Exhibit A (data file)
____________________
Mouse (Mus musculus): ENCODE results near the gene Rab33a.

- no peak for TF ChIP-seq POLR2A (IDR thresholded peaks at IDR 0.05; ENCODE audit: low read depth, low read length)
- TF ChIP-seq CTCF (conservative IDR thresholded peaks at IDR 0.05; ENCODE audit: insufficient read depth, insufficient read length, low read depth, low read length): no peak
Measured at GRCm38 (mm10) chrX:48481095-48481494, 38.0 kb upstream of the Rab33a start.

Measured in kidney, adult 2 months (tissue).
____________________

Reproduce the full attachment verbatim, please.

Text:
Mouse (Mus musculus): ENCODE results near the gene Rab33a.

- no peak for TF ChIP-seq POLR2A (IDR thresholded peaks at IDR 0.05; ENCODE audit: low read depth, low read length)
- TF ChIP-seq CTCF (conservative IDR thresholded peaks at IDR 0.05; ENCODE audit: insufficient read depth, insufficient read length, low read depth, low read length): no peak
Measured at GRCm38 (mm10) chrX:48481095-48481494, 38.0 kb upstream of the Rab33a start.

Measured in kidney, adult 2 months (tissue).